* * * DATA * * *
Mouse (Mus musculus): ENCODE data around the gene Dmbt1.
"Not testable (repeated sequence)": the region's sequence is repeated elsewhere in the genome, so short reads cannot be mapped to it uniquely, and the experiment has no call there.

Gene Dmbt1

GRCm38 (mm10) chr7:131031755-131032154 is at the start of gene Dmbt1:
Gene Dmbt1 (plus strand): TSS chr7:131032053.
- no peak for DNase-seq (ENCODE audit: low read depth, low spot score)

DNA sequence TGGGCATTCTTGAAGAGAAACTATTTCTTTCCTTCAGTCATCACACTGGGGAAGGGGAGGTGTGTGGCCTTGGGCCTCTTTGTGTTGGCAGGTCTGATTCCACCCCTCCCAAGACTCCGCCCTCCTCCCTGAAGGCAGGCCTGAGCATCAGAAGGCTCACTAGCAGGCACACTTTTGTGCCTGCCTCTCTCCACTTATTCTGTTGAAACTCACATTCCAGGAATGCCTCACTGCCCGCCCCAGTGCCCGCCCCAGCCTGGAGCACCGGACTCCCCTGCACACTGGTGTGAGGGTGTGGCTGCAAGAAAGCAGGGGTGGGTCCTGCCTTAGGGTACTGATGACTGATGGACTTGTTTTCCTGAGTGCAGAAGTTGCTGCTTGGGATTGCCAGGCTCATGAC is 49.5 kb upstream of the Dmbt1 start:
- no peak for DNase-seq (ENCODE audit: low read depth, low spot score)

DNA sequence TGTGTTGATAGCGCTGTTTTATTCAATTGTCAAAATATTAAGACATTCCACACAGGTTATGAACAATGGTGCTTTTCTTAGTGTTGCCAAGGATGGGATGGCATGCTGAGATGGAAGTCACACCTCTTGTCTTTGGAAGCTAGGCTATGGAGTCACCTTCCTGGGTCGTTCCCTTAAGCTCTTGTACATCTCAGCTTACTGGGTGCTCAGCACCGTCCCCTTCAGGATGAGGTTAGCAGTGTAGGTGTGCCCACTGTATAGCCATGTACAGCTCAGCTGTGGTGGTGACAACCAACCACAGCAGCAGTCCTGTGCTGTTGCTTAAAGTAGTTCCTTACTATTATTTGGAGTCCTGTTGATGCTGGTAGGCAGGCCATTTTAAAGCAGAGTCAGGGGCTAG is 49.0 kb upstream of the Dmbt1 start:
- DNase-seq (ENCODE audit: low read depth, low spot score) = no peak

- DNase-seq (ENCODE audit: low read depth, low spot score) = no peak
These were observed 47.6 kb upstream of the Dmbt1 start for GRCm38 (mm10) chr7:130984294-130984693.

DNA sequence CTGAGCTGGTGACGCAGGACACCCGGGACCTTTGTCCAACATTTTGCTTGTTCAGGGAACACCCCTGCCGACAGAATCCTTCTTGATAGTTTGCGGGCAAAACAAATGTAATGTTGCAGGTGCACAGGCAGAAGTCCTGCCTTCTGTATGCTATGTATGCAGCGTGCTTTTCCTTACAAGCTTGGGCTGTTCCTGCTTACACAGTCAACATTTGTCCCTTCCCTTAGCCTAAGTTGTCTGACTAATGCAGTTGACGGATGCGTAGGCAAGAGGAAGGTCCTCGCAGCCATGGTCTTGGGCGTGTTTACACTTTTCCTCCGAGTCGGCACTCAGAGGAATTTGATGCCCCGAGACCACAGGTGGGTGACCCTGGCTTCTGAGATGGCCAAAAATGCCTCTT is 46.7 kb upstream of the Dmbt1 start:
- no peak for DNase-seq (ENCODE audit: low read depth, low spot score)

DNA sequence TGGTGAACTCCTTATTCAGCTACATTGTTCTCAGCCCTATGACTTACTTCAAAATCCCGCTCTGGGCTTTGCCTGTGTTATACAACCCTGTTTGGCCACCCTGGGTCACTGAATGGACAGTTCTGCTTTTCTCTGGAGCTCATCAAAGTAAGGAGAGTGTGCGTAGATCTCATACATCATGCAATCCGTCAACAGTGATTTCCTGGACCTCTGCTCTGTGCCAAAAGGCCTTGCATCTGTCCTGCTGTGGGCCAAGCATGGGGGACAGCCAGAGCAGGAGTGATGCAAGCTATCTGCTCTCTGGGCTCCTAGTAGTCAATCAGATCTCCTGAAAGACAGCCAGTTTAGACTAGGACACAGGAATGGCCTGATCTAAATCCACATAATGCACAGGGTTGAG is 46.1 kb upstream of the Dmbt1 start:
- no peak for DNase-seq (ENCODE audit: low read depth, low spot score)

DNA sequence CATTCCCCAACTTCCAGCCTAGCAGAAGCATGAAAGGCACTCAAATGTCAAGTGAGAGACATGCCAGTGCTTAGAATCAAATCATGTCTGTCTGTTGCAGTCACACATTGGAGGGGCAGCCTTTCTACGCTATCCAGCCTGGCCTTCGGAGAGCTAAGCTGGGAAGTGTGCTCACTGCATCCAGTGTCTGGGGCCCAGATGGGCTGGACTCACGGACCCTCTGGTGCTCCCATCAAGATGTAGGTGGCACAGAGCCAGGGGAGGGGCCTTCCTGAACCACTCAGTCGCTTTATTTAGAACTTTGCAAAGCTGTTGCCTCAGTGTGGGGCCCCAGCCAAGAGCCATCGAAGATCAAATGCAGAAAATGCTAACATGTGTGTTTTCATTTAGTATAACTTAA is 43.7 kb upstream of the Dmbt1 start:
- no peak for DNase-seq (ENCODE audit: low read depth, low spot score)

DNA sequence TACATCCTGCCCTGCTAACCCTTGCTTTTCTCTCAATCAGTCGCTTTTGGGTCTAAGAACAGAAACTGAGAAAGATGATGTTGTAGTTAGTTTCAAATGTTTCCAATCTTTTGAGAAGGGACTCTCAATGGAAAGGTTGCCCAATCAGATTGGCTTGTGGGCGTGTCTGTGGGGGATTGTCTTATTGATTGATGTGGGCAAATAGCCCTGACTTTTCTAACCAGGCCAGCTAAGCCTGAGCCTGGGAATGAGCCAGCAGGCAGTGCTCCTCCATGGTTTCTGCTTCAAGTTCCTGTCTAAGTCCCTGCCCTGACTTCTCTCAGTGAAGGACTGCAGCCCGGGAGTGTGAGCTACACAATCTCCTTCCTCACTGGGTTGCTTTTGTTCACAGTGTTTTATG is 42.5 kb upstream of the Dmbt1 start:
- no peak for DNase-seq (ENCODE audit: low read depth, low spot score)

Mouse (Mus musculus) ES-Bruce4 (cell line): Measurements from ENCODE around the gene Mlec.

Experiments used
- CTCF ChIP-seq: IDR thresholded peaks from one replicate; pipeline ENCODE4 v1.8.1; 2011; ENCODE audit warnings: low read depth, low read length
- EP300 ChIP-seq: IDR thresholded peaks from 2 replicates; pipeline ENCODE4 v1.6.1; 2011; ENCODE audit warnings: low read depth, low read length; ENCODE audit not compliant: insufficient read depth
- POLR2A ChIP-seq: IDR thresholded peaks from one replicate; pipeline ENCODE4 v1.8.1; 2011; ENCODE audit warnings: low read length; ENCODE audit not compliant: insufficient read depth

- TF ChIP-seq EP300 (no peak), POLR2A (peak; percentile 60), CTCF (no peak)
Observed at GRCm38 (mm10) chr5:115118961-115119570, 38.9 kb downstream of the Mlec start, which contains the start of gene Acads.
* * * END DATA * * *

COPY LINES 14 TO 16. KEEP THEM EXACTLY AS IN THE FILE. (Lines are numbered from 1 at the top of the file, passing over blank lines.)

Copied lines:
- no peak for DNase-seq (ENCODE audit: low read depth, low spot score)

DNA sequence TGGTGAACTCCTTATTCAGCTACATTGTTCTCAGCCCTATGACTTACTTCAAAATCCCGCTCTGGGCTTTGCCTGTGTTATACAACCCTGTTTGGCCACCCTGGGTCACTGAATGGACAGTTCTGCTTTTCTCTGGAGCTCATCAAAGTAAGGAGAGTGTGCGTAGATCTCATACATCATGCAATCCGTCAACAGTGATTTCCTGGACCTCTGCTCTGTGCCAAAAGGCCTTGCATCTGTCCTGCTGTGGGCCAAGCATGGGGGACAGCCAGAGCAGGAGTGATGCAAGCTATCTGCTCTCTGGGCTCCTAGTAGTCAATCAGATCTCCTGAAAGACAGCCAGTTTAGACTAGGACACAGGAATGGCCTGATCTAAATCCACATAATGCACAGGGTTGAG is 46.1 kb upstream of the Dmbt1 start:
- no peak for DNase-seq (ENCODE audit: low read depth, low spot score)